When the actress Damilare Kuku first announced, in early 2021, that she would publish a collection of short stories titled Nearly All the Men in Lagos Are Mad, there was a minor uproar on Nigerian Twitter. Some people were curious about the title; others were offended by it.
The title — a typical expression of amusement or resignation, a quip at the end of gossip — came to her long before she began writing the stories, after she had just finished praying one night in her apartment in Yaba, Lagos.
Like its American counterpart, New York City, Lagos is often situated at the center of much of Nigerian fiction — Teju Cole’s Every Day Is for the Thief, Sefi Atta’s Swallow, and Chibundu Onuzo’s Welcome to Lagos come to mind — a star quality borne as much from its possibilities as from its raucousness and twists.
Kuku understands that the “madness” of the city is what makes it so interesting. “I don’t necessarily want to partake in it,” she told me, “although, I don’t think it’s a thing of choice. Once you live in Lagos, you’re a part of the unending chaos.”
It is chaos that sometimes does not leave room for courtesy, and so terrains like romance become murky. Ill luck in love has become an inextricable part of stories about women in Lagos, especially in film, like in Mo Abudu’s A Sunday Affair, and on TV, as with the Africa Magic series The Smart Money Woman. Sometimes it’s darker. Kuku’s own lead character in the new film The Wildflower is a woman dealing with sexual abuse and a culture of silence, the latter a subject that Blood Sisters, another of Kuku’s credits, explores.
Kuku started writing the stories after her friend was dumped during Christmas. She then used the expression — Nearly all the men in Lagos are mad — to frame the overarching experiences of her characters, but not merely in finding love. “Mostly, the women are looking for kindness,” she added. “They’re looking for empathy.”
The collection has 12 short stories, each following different women navigating relationships in Lagos. And across these tales is a generous depiction of sexual activity. These were why, upon release in 2021, demand for the book was unlike anything its publisher Masobe Books had previously handled. And as with all in-demand books in Nigeria, piracy swooped in.
“This was that book that could have hit impossible numbers,” Masobe Books founder Othuke Ominiabohs told me. “But it was suddenly everywhere: in the streets, in WhatsApp group chats, in people’s phones as PDF. Almost every random person I met at the time had a free PDF that they were eager to share. Some online bookstores who specialized in eBooks were illegally selling PDFs for N500, and they even had the audacity to advertise. I believe we lost a huge revenue to these leaks.”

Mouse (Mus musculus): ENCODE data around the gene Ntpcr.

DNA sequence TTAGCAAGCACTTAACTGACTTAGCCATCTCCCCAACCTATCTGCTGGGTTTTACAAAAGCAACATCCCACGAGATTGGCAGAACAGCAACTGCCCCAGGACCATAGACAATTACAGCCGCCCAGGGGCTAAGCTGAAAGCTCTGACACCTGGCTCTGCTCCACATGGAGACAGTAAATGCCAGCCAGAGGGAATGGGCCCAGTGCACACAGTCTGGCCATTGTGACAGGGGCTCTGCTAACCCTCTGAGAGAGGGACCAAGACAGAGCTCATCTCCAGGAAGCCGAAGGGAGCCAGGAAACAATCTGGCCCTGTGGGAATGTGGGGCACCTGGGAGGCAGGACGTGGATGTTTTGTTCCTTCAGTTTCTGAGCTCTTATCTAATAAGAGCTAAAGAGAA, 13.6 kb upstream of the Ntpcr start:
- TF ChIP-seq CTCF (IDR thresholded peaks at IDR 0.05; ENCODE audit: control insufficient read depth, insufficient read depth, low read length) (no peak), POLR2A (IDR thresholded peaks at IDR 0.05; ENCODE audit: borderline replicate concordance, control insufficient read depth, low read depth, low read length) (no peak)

But the ubiquity of pirated copies did not entirely eclipse legitimate sales. In February, almost two years after the book’s publication, it topped The Rovingheights Bestseller List: Presented with Open Country Mag, the first-ever formal bestseller list in Nigerian literature. It is even more remarkable that its 2,204 copies sold was over triple that of the No. 2 book: Bolu Babalola’s Honey and Spice. At Rovingheights, the country’s biggest bookstore, only one other book has ever had comparable lifetime sales: Ayobami Adebayo’s 2017 novel Stay with Me.
“I think a lot of women gravitated towards this book because it is some form of solidarity cry,” Rovingheights founder Tobi Eyinade said. “It’s like Kuku is clamoring, ‘I see you ladies, you are not alone. Come benchmark the levels of craziness and bizarre ordeals you’ve experienced in the hands of men with [those] of the women in this book.’”
Kuku, who describes the book as a love letter to women, agreed. “People connect with the stories because they want to know they are not alone in that.”
Contrary to the conventional wisdom in American and British publishing that short story collections don’t sell, Eyinade told me that the fact that Nearly All the Men in Lagos Are Mad is a collection helped its chances. It is, for book buyers, a relatively easier read. (This, in itself, is a reflection of Nigerian reading culture.) Other reasons, aside the stories themselves, might be the book’s favorable price as well as its title.
“Some people consider the title to be fallacious at first sight,” Eyinade said. But “its effrontery propels them to buy it and find out why any author would make such a bold statement. In the end, they are confronted with riveting stories that leave them turning pages and eventually agreeing that, perhaps, there is an element of truth here — that some Lagos men are a special breed of crazy.” ♦
Otosirieze contributed to this story.
If you love what you just read, please consider making a PayPal donation to enable us to publish more like it.
No One Covers African Literature Like Open Country Mag
— With God’s Children Are Little Broken Things, Arinze Ifeakandu Garners Breakout Acclaim
— “Friendship, to Me, Is What Saves One’s Sanity”: Wole Soyinka
— Cover Story, December 2022: Chinelo Okparanta, Gentle Defier
— African Comics Cross into Literature
— Sillerman Prize Winner Tares Oburumu on Surviving Life and Writing Poetry
— Cover Story, April 2022: The Next Generation of African Literature
— Cover Story, February 2022: The Methods of Damon Galgut
— In Conversation with Lan Samantha Chang, Director of the Iowa Writers’ Workshop
— Cover Story, September 2021: Chimamanda Ngozi Adichie Is in a Different Place Now
— Cover Story, July 2021: How Teju Cole Opened a New Path in African Literature
— Cover Story, January 2021: With Novels & Images, Maaza Mengiste Is Reframing Ethiopian History
— Cover Story, December 2020: How Tsitsi Dangarembga, with Her Trilogy of Zimbabwe, Overcame